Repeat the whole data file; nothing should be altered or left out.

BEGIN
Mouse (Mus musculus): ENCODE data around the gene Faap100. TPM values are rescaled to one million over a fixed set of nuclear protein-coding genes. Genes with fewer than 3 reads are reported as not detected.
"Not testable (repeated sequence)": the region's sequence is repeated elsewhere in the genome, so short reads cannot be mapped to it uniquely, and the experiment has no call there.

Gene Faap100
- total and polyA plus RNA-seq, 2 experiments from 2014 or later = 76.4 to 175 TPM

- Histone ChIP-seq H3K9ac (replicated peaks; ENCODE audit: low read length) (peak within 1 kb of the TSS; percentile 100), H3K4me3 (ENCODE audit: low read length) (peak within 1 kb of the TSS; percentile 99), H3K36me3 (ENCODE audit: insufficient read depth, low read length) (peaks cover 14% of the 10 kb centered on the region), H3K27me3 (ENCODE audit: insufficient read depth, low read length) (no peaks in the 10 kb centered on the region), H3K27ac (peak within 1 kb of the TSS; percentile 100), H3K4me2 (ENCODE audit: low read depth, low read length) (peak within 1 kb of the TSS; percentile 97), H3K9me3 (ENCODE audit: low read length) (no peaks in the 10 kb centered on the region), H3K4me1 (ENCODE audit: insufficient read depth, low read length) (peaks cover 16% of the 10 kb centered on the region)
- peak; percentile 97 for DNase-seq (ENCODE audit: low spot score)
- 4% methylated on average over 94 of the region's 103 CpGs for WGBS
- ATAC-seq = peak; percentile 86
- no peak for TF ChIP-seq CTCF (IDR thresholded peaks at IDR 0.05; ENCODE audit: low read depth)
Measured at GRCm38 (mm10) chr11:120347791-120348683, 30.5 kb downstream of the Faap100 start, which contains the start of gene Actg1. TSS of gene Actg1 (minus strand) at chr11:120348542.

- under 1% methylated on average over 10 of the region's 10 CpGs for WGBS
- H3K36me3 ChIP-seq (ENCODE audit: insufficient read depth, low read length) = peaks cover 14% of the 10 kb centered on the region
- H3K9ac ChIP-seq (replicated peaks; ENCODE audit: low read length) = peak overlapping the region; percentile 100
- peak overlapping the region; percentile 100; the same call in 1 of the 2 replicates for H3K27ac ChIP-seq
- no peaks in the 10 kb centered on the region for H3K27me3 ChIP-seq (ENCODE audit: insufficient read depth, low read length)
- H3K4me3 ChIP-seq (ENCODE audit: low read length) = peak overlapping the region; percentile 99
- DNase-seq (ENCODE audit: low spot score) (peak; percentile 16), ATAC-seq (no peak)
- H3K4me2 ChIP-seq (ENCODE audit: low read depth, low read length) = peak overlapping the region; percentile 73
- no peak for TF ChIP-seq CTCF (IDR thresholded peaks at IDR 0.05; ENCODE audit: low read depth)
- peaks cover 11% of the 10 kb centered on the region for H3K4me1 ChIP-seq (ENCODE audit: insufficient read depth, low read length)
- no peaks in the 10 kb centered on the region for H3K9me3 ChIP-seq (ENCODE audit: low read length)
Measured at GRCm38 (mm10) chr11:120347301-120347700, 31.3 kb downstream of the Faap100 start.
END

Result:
Mouse (Mus musculus): ENCODE data around the gene Faap100. TPM values are rescaled to one million over a fixed set of nuclear protein-coding genes. Genes with fewer than 3 reads are reported as not detected.
"Not testable (repeated sequence)": the region's sequence is repeated elsewhere in the genome, so short reads cannot be mapped to it uniquely, and the experiment has no call there.

Gene Faap100
- total and polyA plus RNA-seq, 2 experiments from 2014 or later = 76.4 to 175 TPM

- Histone ChIP-seq H3K9ac (replicated peaks; ENCODE audit: low read length) (peak within 1 kb of the TSS; percentile 100), H3K4me3 (ENCODE audit: low read length) (peak within 1 kb of the TSS; percentile 99), H3K36me3 (ENCODE audit: insufficient read depth, low read length) (peaks cover 14% of the 10 kb centered on the region), H3K27me3 (ENCODE audit: insufficient read depth, low read length) (no peaks in the 10 kb centered on the region), H3K27ac (peak within 1 kb of the TSS; percentile 100), H3K4me2 (ENCODE audit: low read depth, low read length) (peak within 1 kb of the TSS; percentile 97), H3K9me3 (ENCODE audit: low read length) (no peaks in the 10 kb centered on the region), H3K4me1 (ENCODE audit: insufficient read depth, low read length) (peaks cover 16% of the 10 kb centered on the region)
- peak; percentile 97 for DNase-seq (ENCODE audit: low spot score)
- 4% methylated on average over 94 of the region's 103 CpGs for WGBS
- ATAC-seq = peak; percentile 86
- no peak for TF ChIP-seq CTCF (IDR thresholded peaks at IDR 0.05; ENCODE audit: low read depth)
Measured at GRCm38 (mm10) chr11:120347791-120348683, 30.5 kb downstream of the Faap100 start, which contains the start of gene Actg1. TSS of gene Actg1 (minus strand) at chr11:120348542.

- under 1% methylated on average over 10 of the region's 10 CpGs for WGBS
- H3K36me3 ChIP-seq (ENCODE audit: insufficient read depth, low read length) = peaks cover 14% of the 10 kb centered on the region
- H3K9ac ChIP-seq (replicated peaks; ENCODE audit: low read length) = peak overlapping the region; percentile 100
- peak overlapping the region; percentile 100; the same call in 1 of the 2 replicates for H3K27ac ChIP-seq
- no peaks in the 10 kb centered on the region for H3K27me3 ChIP-seq (ENCODE audit: insufficient read depth, low read length)
- H3K4me3 ChIP-seq (ENCODE audit: low read length) = peak overlapping the region; percentile 99
- DNase-seq (ENCODE audit: low spot score) (peak; percentile 16), ATAC-seq (no peak)
- H3K4me2 ChIP-seq (ENCODE audit: low read depth, low read length) = peak overlapping the region; percentile 73
- no peak for TF ChIP-seq CTCF (IDR thresholded peaks at IDR 0.05; ENCODE audit: low read depth)
- peaks cover 11% of the 10 kb centered on the region for H3K4me1 ChIP-seq (ENCODE audit: insufficient read depth, low read length)
- no peaks in the 10 kb centered on the region for H3K9me3 ChIP-seq (ENCODE audit: low read length)
Measured at GRCm38 (mm10) chr11:120347301-120347700, 31.3 kb downstream of the Faap100 start.